Tags
Blog

'stroke' posts

Advances in thrombolysis

 Washington State has one of the high est stroke mortality rates in the nation. To improve this situation, acute intervention al therapies for stroke are being employed to restore circulation to ischemic brain tissue that surrounds areas of completed infraction, while avoiding risk of hemor rhage due to reperfusion of large areas of infracted brain tissue.

Urgent thrombolysis with intrave nous alteplase is the only therapy known to improve clinical outcomes following acute stroke. Unfortunately, alteplase has had limited usage because many patients arrive in an emergency department after the three-hour treatment window. The FDA has also approved two clot removal devices based on the ability to restore circulation. These devices are used up to eight hours after symptom onset. Several approaches to improved acute stroke care are now under way, including extension of the thrombolysis window to 4.5 hours, identification of safer thrombolytic agents and research identifying brain at risk of in farction following a stroke.

A recent European study demonstrat ed the efficacy of alteplase up to 4.5 hours after ischemic stroke in patients younger than age 80 years who have neither dia betes mellitus or prior stroke. The safety profile during this longer window for these patients appears similar to that at three hours.

Another promising advance employs a new thrombolytic agent called des moteplase.

Detection of Cerebral Microemboli by Transcranial Doppler

FROM BRAINWAVES: Since its introduction in 1982, transcranial doppler ultrasound (TCD) has evolved into a portable, multimodality, noninvasive method for real-time imaging of intracranial vasculature. The detection of cerebral microemboli is among the more remarkable capabilities of TCD. Emboli create countable signals in the ultrasound display due to the higher reflection of sound waves compared to the blood cells. Experimental models have shown a high sensitivity and specificity for detection of a variety of substrates, including thrombotic, platelet and atheromatous emboli.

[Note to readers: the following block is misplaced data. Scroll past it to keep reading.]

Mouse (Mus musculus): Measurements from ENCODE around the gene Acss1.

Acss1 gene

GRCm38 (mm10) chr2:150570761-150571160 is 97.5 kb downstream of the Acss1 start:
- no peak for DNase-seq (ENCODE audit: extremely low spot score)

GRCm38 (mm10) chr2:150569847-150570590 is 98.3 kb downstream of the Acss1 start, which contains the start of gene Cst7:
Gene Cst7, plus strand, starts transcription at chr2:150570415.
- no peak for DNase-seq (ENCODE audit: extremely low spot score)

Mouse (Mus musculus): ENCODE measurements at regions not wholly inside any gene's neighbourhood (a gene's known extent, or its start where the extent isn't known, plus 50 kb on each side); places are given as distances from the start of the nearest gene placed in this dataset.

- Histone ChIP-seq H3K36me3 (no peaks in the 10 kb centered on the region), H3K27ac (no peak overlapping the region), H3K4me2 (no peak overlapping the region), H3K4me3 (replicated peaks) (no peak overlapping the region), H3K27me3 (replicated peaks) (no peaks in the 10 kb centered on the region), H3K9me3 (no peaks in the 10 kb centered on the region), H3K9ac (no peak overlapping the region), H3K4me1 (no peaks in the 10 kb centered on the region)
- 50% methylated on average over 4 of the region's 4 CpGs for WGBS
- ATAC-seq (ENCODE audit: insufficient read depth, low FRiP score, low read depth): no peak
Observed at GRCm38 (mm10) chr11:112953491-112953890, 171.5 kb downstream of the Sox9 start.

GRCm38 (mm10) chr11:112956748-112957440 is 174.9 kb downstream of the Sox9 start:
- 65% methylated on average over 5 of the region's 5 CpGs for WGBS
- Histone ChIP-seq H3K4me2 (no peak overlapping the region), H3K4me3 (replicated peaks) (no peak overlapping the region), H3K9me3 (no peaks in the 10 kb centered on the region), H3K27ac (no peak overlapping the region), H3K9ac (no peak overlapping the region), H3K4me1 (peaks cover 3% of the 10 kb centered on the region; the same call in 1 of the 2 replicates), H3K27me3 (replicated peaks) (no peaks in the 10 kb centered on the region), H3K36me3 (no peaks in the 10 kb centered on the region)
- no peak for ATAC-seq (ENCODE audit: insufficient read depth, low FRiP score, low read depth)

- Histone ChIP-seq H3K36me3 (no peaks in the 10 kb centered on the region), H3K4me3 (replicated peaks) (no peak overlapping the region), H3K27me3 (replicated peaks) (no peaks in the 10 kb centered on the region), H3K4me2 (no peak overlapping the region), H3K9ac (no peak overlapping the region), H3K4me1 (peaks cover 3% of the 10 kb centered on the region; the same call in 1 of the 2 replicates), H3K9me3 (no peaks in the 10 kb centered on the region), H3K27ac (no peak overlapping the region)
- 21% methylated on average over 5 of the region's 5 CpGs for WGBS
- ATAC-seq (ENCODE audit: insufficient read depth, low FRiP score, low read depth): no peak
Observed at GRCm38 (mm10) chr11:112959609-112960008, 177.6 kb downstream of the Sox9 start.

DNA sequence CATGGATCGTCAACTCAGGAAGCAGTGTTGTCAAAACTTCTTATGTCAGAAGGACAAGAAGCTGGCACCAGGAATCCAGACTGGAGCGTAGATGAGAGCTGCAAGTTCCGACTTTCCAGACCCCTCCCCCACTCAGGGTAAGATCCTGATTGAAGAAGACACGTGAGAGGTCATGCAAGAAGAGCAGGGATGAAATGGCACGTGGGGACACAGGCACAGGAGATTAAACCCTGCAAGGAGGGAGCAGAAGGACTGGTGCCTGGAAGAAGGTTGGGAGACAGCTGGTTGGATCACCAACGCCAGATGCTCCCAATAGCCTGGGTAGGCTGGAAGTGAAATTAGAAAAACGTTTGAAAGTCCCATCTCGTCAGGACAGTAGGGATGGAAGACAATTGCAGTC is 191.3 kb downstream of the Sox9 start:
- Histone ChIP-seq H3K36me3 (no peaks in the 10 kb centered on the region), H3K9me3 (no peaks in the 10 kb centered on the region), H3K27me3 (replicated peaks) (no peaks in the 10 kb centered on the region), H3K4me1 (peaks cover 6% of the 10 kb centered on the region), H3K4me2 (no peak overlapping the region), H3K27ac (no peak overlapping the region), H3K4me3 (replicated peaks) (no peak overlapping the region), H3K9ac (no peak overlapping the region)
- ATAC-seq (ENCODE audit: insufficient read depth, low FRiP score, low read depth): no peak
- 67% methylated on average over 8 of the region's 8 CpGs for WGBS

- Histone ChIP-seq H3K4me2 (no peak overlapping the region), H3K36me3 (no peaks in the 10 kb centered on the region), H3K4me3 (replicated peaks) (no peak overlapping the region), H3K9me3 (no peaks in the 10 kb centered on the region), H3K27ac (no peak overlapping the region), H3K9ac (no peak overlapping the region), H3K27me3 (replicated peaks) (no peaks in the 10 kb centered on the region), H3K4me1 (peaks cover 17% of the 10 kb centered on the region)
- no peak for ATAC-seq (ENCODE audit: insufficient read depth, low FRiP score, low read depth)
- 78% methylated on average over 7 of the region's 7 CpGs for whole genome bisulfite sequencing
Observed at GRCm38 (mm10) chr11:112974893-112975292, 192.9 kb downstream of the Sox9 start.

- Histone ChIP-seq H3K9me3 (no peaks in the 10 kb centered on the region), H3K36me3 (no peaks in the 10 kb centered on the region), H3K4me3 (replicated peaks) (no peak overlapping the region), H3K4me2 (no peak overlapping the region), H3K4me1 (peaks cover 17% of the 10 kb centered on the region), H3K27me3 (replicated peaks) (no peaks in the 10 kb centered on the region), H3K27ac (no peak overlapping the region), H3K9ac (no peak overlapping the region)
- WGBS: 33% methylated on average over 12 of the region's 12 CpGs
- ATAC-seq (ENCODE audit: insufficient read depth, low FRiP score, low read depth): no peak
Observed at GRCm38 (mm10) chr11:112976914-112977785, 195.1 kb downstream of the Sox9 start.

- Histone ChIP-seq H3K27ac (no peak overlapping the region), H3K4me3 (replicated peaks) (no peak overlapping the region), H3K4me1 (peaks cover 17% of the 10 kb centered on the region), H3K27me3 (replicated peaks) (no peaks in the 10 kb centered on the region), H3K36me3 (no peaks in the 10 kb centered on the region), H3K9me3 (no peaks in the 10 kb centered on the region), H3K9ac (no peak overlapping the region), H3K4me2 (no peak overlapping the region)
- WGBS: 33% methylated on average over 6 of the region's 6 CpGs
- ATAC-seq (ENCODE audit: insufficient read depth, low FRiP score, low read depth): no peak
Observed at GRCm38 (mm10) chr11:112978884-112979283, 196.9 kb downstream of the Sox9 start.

Microembolic signals (MES) within the intracranial vasculature are most frequently identified in patients with large-vessel atherosclerotic disease, such as carotid stenosis. They have also been reported in intracranial arterial stenosis, arterial dissection, cardiac disease and atheroaortic plaque. Additionally, they have been seen in arteries distal to coiled aneurysms.

There is strong evidence that MES detection predicts future ipsilateral stroke risk in patients with symptomatic carotid stenosis (Markus HS, et al.; King A, et al.). A recent study of patients with asymptomatic carotid stenosis demonstrated that MES predicted subsequent ipsilateral stroke and TIA, and also ipsilateral stroke alone, and that it is helpful in selecting patients who will benefit from carotid endarterectomy.

Sequim Gazette - Long Distance Diagnosis

Sequim, Nov. 3, 2010 - Clallam County residents facing a potential or actual ischemic stroke now will benefit from a recently formed partnership between the Swedish Neuroscience Institute TeleStroke Program and Olympic Medical Center.

Staying Fit to Prevent Stroke

A brisk walk for as little as 30 minutes a day can improve your health in many ways and may reduce your risk for stroke. Join me, and one of our exercise physiologists to learn how to stay fit and reduce your risk for stroke. Free blood pressure screening will also be available.

Cherry Hill - Pinard Foyer

Tuesday, Oct. 12, 11 a.m.-1 p.m

For more information, please contact Sherene Schlegel:

sherene.schlegel@swedish.org

Office: 206-320-3484

Swedish Adds Seven New Doctors to its Medical Staff

 

Perspectives on Healthcare - Spring 2010

Welcome to the latest installment of Perspectives. Since we started this series 18 months ago, we’ve examined a number of issues that impact the future of health care. But one topic we have not yet addressed is the severe shortage of physicians in this country.

About 60 million Americans are affected by the shortage in that they live in one of 3,000 U.S. communities designated as medically underserved, meaning there are not enough doctors to meet the needs of the local population. Our state has a higher rate of physicians than most, but even still, there are 147 communities right here in Washington that carry the medically underserved designation.

The physician shortage dates back, largely, to the mid-1990s when experts predicted the country was headed for a surplus of physicians. As a result, medical schools froze enrollment and began graduating fewer and fewer doctors.

The shortage has been exacerbated by aging baby boomers, who require more medical attention as they grow older. And now that health-care reform has passed and 30 million more Americans will have access to health insurance, the demand for doctors will continue to outpace the supply – by a large margin.

Addressing the shortage

Groundbreaking Study Using Ultrasound for Treatment of Intracerebral, Intraventricular Hemorrhage Stroke Shows Promise

 
Results 22-28 of 37